Two undercover scenarios fused into one tense, tail-chasing whole, the Hong Kong thriller Infernal Affairs recharged a slumping movie industry at home (where it spawned a pair of sequels within a year of its 2002 release) and is soon scheduled for Hollywood reconstructive surgery at the hands of Martin Scorsese. Working from an irresistibly neat axial symmetry—Tony Leung plays a cop playing a gangster, Andy Lau plays a gangster playing a cop—Infernal Affairs spins in place with aplomb, generating exponentially more vertiginous doublings with each sweaty-palmed set piece.
Leung’s Yan, who as a young cadet was dispatched by Superintendent Wong (Anthony Wong) to infiltrate the triads, now serves as trusted aide to crime boss Sam (Eric Tsang). Sam’s apprentice Ming (Lau), likewise secretly embedded with the enemy many years ago, is now a high-ranking police officer who reports to Wong. The diagram of cross-purposes is so snarled that the characters are at all times floundering in a quicksand of imperfect knowledge. Implausibly convoluted, the hall-of-mirrors plot allows for much moral bewilderment and sexy existential brooding. The two heroes share a pair of father figures, and both have inhabited their covert personas for so long they no longer know who they are. The identity crises reach bipolar pitch when a botched drug bust alerts cops and gangsters alike to the existence of a mole in their ranks. Yan and Ming are entrusted—by both sides—to unmask the culprit, i.e., to ferret out each other and themselves. As in Michael Mann’s Heat, which Infernal Affairs often evokes (not least because the women are marginal to the point of extinction), the antagonists function as repellent magnetic poles. They meet only three times, and the sensationally matched Lau and Leung, lupine and doe-eyed respectively, spark fireworks that make Heat‘s De Niro–Pacino summit look like an awkward blind date.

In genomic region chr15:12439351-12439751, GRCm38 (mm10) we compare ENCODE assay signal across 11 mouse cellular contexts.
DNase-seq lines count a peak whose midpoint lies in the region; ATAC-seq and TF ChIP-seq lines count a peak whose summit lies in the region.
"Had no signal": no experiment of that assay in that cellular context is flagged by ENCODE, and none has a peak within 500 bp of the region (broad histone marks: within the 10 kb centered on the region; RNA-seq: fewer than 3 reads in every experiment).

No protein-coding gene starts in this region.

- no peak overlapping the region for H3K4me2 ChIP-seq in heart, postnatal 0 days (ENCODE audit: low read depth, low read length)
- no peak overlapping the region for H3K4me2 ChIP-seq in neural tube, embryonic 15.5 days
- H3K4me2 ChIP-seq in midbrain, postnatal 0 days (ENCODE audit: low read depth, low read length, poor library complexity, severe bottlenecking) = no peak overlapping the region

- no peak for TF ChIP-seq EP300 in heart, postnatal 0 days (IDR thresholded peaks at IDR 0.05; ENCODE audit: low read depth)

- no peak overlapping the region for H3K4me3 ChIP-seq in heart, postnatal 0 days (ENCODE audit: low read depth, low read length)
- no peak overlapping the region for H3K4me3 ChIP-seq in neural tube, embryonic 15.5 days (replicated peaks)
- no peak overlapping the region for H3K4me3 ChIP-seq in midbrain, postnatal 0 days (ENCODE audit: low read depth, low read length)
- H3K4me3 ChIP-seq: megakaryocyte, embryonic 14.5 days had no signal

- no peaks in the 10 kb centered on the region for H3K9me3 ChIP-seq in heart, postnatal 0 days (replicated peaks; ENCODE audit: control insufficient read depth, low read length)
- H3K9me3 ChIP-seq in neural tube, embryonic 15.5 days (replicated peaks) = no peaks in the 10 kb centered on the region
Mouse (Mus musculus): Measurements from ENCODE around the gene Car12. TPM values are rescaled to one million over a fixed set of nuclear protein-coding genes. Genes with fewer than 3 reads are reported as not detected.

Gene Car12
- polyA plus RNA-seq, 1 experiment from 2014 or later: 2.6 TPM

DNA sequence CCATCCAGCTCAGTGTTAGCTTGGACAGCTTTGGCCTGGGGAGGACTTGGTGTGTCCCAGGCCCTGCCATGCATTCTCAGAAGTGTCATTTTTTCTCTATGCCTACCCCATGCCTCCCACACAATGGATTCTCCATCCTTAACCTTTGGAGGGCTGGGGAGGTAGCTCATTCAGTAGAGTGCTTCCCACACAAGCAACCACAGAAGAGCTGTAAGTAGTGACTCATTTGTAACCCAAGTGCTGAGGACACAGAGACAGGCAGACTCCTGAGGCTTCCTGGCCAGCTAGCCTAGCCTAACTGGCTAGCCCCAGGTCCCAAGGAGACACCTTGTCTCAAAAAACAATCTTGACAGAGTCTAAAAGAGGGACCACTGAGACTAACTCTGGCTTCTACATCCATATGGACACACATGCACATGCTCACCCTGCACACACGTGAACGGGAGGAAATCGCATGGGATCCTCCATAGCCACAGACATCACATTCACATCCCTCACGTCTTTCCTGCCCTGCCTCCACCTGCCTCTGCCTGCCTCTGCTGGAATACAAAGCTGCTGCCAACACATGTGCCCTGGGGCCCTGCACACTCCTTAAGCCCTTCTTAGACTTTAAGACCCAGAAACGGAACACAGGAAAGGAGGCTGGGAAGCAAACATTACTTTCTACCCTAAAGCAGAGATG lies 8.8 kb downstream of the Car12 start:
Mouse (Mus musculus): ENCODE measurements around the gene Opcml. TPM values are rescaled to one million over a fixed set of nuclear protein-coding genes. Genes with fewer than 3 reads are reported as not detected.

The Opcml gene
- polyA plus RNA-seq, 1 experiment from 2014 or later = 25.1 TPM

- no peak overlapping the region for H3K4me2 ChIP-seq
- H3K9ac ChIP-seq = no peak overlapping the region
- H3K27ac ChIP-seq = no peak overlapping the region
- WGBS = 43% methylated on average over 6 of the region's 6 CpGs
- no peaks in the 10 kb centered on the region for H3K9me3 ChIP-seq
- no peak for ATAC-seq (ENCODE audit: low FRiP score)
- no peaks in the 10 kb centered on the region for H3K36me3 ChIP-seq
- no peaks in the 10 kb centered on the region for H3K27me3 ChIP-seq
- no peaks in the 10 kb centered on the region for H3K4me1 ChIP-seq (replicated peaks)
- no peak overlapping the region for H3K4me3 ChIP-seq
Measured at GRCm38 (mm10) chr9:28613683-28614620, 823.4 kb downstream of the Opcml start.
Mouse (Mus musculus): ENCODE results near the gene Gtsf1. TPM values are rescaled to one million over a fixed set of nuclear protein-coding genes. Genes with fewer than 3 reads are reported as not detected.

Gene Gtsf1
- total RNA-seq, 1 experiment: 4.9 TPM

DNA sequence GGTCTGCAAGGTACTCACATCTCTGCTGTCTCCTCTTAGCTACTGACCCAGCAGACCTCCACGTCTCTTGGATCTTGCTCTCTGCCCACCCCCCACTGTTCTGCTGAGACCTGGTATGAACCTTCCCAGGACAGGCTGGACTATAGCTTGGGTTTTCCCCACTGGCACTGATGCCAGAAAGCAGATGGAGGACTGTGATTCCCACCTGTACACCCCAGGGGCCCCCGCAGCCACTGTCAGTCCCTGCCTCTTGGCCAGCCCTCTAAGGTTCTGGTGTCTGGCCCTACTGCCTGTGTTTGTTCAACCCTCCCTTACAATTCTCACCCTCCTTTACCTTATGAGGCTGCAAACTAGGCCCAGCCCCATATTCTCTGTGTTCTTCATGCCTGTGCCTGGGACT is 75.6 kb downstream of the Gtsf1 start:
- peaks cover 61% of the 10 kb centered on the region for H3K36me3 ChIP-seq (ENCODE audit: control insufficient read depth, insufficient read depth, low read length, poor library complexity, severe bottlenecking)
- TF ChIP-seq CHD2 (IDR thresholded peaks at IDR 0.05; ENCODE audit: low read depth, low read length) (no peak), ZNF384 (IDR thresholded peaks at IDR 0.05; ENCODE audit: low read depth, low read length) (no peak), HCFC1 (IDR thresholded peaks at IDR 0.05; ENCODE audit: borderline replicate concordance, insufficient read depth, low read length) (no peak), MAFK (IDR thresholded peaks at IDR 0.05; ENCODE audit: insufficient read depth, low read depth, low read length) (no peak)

Hong Kong crime films are renowned for pyrotechnic splatter, but Infernal Affairs, directed by Andrew Lau (not the actor) and Alan Mak, owes less to the perverse flamboyance of Hollywood transplant John Woo than the comparatively terse flashiness of Milkyway honcho Johnnie To (The Mission). By design, it’s the opposite of an action film. Tension arises from a congealing mood of queasy inertia. Almost every scene sinks into a miasmic panic of confusion and suspicion. The pulse-quickening sequences, though densely edited, have a helpless, frozen quality. Indeed, the strongest adrenaline jolt is an almost motionless concerto of flickering GPS markers, jammed cell phone signals, and an index finger discreetly tapping out Morse code.
Glamorous and gritty, the look of the film is post–Wong Kar-wai cosmopolitan luxe—all glass reflections, neon smudges, and sets so soothingly green-filtered they resemble aquariums. An absurd amount of the action takes place on rooftops that emphasize the panoramic Hong Kong harbor and skyline.
Introductory titles evoke the Buddhist concept of “continuous hell,” conferring a philosophical tint on the movie’s infinite circularity. Back in the real world, a story with no end simply means continuous profits—two follow-ups were rushed into production. (The trilogy screens at the New York Film Festival and is available on DVD in Chinatown.) Sidestepping the first film’s inconvenient deaths, Part II, a madly cross-cutting prequel, contrives a pretzel of a backstory, cribbing from Godfather II and handing the baton to the superb veterans Tsang and Wong. In Part III, which hopscotches through the months before and after Part I’s compact time frame, the karmic-wheel metaphor gains unwanted resonance; the film runs in circles before finally collapsing from exhaustion.
This article from the Village Voice Archive was posted on September 7, 2004